A Black-owned hospitality brand in Columbus now owns all 21 Donatos Pizza restaurants in the Indianapolis market.
The pizza giant announced that Jordan Hospitality Group (JHG) is its largest traditional franchise partner and largest minority-owned franchisee in a release on Tuesday. JHG made the acquisition in partnership with 22 Ventures, a private investment firm co-founded by former NBA and Ohio State basketball star Michael Redd.
JHG also owns the Hen Quarter restaurant in Dublin. CEO Ron Jordan, 34, of New Albany, has been running the family-owned business since 2015.
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“We’re on a mission to be one of the exceptional players in experiential dining,” Jordan said in the press release. “My inspiration to grow to be the best stems from the commitment I made to my grandparents years ago to create generational wealth for my family and future generations of not only Jordans, but for the people our company employs. It is especially rewarding to have the opportunity to do this through a company in Donatos that I have loved since childhood.”
Jordan told the Dispatch that he also is committed to diversity and inclusion efforts, which is one reason he enjoys working with Redd and 22 Ventures, doing business as TwentyTwo.
“(Redd) wants to see other Black and brown businesses succeed,” Jordan said. “I want the same thing. I want there to be an opportunity for those who don’t always get access to capital and so many other things. It’s more than just strategic economic vision in terms of our businesses being aligned. It’s a true passion and friendship.”
Redd also serves as chairman at 22 Ventures. The Olympic gold medalist said he started the company in 2019 to close opportunity gaps for minority entrepreneurs, and to build nurturing relationships with all startup partners.
Last year, the firm purchased the Olde Gahanna Schoolhouse to house its offices and eventually serve as an incubator for entrepreneurs. So far, the company has invested in about 10 startups, with contributions that range from five to seven figures.
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“One thing that we’ve seen that’s glaring, particularly for African Americans, is the lack of access to mentorship and coaching,” said Redd, 42, of New Albany, who has invested in over 90 companies during the last decade. “(And) most African Americans don’t have a friends and family round. There’s not a lot of angel investors in our city that look like me. We’re behind the eight-ball when it comes to the capital issue.”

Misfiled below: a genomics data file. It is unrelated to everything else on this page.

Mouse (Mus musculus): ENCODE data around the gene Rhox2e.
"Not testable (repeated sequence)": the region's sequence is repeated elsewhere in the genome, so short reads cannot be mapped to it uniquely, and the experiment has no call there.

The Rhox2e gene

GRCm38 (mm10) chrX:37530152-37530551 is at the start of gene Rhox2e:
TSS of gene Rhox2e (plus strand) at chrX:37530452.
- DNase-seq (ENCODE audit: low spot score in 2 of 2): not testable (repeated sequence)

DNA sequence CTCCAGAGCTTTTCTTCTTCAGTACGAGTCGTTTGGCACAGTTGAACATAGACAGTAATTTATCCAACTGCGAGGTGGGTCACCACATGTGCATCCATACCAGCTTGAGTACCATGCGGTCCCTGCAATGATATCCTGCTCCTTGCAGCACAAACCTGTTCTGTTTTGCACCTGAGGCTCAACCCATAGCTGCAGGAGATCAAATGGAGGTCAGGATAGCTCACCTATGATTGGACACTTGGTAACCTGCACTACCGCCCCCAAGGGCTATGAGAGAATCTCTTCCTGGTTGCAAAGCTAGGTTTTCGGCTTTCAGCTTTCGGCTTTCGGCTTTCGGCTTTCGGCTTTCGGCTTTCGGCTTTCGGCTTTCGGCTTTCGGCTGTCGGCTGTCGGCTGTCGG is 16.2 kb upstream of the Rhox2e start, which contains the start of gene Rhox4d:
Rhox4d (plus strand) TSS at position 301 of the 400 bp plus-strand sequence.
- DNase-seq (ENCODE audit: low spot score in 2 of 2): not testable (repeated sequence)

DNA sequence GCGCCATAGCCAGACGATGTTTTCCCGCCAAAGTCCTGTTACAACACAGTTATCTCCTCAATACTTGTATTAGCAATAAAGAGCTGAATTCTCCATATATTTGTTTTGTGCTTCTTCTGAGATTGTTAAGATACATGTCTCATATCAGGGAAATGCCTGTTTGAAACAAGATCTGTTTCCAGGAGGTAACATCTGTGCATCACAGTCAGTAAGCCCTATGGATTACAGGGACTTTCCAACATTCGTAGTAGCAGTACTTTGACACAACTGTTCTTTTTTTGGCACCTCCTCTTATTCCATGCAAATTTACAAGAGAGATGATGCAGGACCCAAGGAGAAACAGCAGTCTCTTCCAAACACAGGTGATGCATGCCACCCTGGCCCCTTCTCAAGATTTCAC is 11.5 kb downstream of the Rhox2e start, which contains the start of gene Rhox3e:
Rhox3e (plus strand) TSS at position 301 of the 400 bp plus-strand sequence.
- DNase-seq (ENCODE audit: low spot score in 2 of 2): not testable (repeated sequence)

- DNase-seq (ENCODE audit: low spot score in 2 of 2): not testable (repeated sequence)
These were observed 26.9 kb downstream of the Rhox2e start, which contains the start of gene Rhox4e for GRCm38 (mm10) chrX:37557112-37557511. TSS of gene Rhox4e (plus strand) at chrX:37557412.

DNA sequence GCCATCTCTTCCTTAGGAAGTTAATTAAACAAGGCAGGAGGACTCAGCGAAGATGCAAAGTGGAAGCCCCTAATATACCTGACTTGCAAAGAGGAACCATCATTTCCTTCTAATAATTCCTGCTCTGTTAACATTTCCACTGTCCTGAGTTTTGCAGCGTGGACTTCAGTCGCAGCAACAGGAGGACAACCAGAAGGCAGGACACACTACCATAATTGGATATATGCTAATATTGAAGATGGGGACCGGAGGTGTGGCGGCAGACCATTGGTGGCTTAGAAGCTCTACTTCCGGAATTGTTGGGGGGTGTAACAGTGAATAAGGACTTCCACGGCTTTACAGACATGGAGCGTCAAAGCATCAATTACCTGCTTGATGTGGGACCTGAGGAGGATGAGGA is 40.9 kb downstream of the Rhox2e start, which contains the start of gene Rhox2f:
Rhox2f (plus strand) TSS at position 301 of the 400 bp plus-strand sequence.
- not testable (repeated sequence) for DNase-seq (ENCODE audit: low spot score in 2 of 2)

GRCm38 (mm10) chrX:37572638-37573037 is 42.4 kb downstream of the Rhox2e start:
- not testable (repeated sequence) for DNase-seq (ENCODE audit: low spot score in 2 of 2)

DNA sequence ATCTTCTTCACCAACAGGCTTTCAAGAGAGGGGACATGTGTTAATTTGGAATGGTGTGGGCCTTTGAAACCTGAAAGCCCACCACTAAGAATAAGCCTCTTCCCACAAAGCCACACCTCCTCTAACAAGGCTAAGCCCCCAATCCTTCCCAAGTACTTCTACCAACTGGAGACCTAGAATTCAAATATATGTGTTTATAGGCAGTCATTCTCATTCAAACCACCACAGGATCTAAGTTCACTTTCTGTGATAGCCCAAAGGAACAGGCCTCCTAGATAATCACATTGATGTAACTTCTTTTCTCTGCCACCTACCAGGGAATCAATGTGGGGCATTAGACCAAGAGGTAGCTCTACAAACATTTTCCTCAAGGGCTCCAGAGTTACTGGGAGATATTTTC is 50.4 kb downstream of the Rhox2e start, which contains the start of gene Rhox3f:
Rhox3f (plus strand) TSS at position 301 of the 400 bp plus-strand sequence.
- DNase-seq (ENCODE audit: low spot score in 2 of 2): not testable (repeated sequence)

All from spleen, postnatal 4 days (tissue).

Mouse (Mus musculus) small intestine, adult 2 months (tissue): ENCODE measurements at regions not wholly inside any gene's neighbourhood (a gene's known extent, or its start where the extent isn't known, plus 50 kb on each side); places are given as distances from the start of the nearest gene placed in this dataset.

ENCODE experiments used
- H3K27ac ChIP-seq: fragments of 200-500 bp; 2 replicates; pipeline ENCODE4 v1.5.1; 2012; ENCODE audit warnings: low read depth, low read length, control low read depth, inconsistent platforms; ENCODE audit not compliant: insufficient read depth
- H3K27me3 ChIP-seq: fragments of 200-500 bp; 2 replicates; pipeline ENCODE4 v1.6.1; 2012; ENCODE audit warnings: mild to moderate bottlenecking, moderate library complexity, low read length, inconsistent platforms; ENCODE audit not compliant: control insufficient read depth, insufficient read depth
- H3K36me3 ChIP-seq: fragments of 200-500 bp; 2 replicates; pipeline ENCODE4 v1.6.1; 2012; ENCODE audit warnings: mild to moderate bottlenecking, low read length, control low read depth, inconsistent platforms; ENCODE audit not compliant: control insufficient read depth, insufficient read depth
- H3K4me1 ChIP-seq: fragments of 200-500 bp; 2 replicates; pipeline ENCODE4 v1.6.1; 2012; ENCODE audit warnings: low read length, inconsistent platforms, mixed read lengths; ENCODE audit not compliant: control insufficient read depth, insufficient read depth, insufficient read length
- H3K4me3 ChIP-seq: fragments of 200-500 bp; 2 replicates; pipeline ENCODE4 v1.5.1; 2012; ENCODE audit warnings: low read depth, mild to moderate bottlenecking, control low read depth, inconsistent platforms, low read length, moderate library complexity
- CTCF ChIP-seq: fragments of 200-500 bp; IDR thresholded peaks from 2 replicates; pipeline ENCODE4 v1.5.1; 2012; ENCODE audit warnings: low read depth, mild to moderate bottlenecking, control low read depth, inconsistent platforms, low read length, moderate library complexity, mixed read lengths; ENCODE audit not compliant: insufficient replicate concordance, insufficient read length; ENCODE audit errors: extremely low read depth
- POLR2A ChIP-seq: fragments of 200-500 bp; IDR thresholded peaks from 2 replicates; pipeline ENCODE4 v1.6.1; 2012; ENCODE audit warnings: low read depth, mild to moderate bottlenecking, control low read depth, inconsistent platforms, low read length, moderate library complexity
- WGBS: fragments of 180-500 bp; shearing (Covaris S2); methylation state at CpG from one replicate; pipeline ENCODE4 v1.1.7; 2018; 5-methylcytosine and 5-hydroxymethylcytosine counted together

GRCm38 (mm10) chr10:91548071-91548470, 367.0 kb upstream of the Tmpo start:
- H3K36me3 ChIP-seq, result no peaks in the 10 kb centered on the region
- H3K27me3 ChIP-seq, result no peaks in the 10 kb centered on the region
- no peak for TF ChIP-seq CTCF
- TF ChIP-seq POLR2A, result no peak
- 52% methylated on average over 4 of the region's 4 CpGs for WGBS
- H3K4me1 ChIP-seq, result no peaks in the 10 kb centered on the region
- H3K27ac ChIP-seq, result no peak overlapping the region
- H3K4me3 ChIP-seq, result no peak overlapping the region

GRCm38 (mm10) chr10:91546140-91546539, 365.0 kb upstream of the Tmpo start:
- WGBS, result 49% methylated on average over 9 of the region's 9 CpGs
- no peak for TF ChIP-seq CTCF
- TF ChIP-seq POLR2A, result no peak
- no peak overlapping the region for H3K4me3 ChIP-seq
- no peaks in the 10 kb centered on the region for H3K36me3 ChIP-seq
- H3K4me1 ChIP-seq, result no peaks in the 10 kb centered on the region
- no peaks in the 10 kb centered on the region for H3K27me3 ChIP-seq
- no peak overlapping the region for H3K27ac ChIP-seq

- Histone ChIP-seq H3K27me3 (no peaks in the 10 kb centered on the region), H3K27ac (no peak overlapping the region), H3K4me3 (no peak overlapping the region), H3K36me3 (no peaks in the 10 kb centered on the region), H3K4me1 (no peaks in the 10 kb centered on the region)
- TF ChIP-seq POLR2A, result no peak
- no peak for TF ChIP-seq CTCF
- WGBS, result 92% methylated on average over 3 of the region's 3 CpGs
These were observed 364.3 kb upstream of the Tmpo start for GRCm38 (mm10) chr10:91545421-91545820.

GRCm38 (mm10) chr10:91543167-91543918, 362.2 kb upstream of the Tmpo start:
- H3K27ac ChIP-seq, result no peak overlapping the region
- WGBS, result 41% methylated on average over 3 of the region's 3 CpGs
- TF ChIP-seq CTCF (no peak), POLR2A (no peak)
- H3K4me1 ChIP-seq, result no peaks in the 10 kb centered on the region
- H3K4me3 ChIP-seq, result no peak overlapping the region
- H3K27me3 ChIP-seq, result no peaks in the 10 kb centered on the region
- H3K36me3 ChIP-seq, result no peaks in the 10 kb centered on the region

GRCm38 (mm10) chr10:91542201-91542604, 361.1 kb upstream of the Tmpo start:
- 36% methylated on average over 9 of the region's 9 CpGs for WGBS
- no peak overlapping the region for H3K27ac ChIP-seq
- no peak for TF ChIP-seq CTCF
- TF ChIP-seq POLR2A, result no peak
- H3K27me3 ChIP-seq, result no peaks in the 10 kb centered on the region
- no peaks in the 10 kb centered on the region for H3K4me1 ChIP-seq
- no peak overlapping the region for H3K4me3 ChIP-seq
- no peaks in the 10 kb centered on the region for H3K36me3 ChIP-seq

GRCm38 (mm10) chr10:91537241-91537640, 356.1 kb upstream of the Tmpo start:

22 Ventures CEO John Weaver said he has seen the challenges minority entrepreneurs face during his career as an attorney.
“They’d be treated totally differently,” said Weaver, 38, of Bexley, who said the business plans of minority-owned startups face an intense level of scrutiny. “You’d go into the attorney’s office to talk to the potential investor, and you’d get questions that you’d never expect.”
Increasing access to capital is extremely important for Black entrepreneurs, given the history of systemic inequality and persistent racial wealth gap. In 2019, the median Black household wealth in the country was 13 cents for every $1 of wealth for white households, according to the Urban Institute, a Washington, D.C.-based nonprofit research organization.
“I’d be in meetings and people say, ‘Why don’t they just get their parents to write a check?’” Weaver said. “‘Why don’t they put it on a credit card? Why don’t they take out a line of credit on their house?’ That lack of cultural awareness is shocking.”
While funding to Black-owned startups quadrupled from 2020 to 2021, the amount is just a tiny portion of the pie. For instance, Black startup entrepreneurs received just 1.2% of the $147 billion in venture capital in the U.S. through the first half of 2021, according to a Crunchbase report.
“We’ve got to change that narrative,” Redd said. “At this stage of my life, I am not trying to climb a ladder. I’m trying to build ladders.”
Despite his success, Ron Jordan said he has witnessed the disparity firsthand.
“I’ve been in business a long time and some of the deals that I’ve seen put together for folks that are different than me — you’re like, ‘Wow, I wish I could have gotten that opportunity,’ ” he said. “You have to figure out unconventional ways as an African American to get out and grab capital.”
Jordan said that is especially true in the high-risk restaurant industry.
Redd said he is proud to have invested in entrepreneurs of myriad backgrounds. And he and Weaver are continuing to look for compelling CEOs and teams from all market sectors.
“There’s got to be a little quirkiness to the CEO,” Redd said. “Not taking themselves too seriously. Someone who’s coachable and who’s hungry to learn and grow.”
Redd and Weaver also said they are committed to personal development of entrepreneurs, with a focus on their well-being.
“It’s a holistic approach where we care more about the person than we do the product,” Redd said. “We care about their mind and their hearts and their families. The healthier the person, the healthier the business.”
It’s not a common approach in the venture capital world, which is often dominated by an emphasis on growth at all costs — leading to a culture of burnout, Weaver said.
“That puts incredible pressure on people,” Weaver continued. “It’s very rare in early-stage companies to see people who are able to take time off for vacations, to take care of their mental health and take care of their families. All of that gets sacrificed.”
As for 2022 plans, Redd said he is excited to build a strong team around Weaver. He also summed up another goal in two words: “More golf.”
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